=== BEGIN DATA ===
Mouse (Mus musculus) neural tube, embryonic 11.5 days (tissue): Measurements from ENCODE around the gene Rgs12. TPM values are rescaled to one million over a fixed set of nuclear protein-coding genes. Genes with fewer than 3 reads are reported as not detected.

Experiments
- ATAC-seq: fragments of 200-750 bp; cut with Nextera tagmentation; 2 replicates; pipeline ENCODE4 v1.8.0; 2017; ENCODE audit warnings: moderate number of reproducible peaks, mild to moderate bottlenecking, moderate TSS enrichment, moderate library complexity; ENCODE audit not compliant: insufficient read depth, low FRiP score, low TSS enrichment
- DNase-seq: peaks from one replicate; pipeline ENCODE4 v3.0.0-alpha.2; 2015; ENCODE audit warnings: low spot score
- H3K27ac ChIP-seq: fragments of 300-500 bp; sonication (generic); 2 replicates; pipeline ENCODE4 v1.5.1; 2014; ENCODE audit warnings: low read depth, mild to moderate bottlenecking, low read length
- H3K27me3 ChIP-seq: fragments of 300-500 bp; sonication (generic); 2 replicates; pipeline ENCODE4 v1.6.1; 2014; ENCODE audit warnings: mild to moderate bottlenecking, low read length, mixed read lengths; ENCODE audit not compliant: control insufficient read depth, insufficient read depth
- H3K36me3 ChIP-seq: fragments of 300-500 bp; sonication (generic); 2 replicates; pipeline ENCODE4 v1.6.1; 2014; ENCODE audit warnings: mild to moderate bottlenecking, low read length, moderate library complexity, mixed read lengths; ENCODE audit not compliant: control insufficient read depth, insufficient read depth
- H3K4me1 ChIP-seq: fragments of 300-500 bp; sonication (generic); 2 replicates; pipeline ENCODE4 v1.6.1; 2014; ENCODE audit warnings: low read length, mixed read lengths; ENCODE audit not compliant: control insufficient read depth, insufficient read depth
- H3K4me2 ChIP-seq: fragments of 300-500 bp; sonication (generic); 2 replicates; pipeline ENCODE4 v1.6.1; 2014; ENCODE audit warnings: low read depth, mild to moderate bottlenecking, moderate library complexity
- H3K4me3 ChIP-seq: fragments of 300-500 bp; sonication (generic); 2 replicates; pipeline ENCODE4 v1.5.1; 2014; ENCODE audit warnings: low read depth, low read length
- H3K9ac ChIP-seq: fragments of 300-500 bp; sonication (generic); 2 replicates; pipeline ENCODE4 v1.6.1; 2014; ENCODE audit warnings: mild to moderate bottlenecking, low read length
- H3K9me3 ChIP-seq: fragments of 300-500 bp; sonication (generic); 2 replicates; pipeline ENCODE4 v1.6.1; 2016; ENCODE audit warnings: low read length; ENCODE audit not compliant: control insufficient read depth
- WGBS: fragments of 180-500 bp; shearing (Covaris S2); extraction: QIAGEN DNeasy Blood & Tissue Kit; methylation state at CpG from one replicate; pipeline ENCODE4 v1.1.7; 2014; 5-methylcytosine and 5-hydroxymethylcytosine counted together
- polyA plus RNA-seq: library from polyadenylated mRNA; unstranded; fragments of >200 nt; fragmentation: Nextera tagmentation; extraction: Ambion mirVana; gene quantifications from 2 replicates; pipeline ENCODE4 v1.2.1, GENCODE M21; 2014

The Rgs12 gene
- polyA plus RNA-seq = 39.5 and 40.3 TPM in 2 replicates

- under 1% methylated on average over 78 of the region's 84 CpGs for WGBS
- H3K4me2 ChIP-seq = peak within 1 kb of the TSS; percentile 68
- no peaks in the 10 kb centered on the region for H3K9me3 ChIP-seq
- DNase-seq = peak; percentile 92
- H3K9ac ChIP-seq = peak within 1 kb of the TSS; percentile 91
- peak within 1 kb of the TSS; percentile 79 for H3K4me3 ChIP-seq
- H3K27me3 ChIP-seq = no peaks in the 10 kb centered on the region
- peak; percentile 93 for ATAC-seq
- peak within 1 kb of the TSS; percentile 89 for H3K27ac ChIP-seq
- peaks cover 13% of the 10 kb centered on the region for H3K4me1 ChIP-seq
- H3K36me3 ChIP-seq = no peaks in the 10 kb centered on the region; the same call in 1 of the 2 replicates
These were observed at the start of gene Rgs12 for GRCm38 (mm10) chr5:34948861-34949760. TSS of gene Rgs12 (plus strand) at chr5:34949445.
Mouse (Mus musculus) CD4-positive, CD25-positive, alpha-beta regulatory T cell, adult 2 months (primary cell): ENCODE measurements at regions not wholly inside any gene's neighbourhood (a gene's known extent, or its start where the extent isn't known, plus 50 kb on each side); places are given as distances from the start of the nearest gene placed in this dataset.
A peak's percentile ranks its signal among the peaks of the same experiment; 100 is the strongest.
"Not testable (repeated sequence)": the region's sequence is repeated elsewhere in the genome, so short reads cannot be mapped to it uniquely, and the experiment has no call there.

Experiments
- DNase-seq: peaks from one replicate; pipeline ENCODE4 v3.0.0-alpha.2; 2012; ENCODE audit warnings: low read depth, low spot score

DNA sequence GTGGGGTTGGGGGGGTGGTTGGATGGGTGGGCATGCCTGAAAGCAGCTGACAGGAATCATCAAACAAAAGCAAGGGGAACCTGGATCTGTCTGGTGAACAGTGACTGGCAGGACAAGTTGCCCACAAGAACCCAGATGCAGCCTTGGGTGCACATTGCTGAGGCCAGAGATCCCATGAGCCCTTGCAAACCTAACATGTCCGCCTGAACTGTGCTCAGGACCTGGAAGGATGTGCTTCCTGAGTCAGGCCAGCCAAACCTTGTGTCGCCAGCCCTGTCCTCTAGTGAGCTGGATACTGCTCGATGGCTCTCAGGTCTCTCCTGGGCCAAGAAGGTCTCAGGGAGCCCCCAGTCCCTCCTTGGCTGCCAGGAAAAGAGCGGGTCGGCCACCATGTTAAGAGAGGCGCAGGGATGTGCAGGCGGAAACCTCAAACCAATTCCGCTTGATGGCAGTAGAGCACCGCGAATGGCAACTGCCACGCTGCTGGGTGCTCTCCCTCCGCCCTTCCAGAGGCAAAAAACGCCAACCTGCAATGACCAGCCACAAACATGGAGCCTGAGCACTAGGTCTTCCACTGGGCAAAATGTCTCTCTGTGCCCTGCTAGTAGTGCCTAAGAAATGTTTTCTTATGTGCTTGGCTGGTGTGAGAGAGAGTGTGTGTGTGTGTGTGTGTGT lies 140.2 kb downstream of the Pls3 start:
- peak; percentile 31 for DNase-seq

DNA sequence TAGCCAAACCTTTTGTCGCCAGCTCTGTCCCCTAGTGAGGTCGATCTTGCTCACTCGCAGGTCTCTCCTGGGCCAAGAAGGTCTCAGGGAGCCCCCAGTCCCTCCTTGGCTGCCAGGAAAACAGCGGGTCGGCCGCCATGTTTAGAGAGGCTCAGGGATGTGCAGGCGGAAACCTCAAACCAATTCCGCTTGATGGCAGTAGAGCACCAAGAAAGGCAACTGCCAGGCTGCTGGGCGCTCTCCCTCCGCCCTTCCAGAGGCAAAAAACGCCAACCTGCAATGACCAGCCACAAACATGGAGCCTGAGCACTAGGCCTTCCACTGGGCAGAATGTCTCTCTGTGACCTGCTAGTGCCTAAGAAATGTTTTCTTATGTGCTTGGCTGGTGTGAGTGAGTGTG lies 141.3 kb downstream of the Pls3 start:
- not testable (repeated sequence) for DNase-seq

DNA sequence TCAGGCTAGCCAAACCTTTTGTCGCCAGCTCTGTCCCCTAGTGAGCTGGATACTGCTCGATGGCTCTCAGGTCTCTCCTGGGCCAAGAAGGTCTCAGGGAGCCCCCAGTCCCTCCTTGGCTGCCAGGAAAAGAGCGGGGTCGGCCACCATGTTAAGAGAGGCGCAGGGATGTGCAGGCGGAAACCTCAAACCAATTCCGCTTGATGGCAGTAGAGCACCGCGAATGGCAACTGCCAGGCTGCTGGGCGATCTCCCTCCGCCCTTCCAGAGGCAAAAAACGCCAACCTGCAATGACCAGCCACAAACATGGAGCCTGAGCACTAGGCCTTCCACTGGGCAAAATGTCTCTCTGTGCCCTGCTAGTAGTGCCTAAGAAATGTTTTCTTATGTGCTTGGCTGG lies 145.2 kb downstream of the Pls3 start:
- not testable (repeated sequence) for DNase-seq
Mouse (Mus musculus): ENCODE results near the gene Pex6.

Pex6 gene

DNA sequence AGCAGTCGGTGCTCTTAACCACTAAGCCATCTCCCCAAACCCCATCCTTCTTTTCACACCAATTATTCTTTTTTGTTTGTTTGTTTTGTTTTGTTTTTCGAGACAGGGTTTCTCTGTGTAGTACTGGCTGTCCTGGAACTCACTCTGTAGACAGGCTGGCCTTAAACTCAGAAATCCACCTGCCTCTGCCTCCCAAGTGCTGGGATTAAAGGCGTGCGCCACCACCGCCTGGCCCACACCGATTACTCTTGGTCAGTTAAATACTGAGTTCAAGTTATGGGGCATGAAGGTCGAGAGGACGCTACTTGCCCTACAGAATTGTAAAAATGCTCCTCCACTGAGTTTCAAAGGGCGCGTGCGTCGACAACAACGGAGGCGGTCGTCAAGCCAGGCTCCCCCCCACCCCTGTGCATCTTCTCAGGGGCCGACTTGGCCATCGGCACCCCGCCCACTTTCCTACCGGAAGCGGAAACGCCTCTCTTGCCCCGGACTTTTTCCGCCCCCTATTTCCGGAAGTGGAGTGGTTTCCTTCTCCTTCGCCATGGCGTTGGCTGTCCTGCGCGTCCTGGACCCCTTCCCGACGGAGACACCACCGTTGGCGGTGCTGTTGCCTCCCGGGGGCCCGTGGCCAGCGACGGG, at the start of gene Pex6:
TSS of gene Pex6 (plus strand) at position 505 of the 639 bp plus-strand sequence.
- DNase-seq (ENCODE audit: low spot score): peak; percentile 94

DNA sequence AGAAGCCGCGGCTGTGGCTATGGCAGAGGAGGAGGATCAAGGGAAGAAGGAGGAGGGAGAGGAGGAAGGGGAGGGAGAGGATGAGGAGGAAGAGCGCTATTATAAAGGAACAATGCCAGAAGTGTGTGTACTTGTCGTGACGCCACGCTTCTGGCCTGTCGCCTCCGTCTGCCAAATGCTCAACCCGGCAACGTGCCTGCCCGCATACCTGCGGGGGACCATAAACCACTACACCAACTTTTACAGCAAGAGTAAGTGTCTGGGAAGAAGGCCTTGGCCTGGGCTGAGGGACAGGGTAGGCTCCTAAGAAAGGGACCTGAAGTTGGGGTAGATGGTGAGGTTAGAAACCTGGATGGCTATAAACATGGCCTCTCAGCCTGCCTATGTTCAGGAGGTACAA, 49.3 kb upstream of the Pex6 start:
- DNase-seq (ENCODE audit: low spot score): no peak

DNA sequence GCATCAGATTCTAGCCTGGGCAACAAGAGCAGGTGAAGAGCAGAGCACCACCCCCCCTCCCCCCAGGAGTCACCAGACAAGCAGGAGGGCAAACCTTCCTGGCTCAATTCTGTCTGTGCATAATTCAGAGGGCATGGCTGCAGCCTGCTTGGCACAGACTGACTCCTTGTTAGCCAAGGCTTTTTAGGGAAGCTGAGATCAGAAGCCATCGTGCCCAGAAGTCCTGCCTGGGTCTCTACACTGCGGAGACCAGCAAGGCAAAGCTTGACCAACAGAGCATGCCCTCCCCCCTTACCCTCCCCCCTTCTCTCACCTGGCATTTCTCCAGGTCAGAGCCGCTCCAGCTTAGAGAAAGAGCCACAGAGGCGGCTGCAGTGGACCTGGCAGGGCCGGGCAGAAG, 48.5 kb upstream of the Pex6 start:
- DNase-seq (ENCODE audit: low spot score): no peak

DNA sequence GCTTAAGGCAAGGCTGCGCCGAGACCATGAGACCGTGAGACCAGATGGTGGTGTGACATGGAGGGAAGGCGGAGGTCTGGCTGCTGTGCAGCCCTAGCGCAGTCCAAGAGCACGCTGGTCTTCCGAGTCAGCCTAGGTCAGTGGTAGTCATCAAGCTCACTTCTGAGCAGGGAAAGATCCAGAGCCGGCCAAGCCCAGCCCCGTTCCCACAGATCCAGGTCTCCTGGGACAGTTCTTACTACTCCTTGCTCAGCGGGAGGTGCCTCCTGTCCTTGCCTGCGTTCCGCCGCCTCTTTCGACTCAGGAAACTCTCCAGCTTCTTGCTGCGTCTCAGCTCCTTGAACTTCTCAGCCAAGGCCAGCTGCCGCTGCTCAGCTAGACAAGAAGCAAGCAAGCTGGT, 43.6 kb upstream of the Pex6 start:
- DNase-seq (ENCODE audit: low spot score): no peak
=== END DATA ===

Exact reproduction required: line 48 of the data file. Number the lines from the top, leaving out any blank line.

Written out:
- DNase-seq (ENCODE audit: low spot score): no peak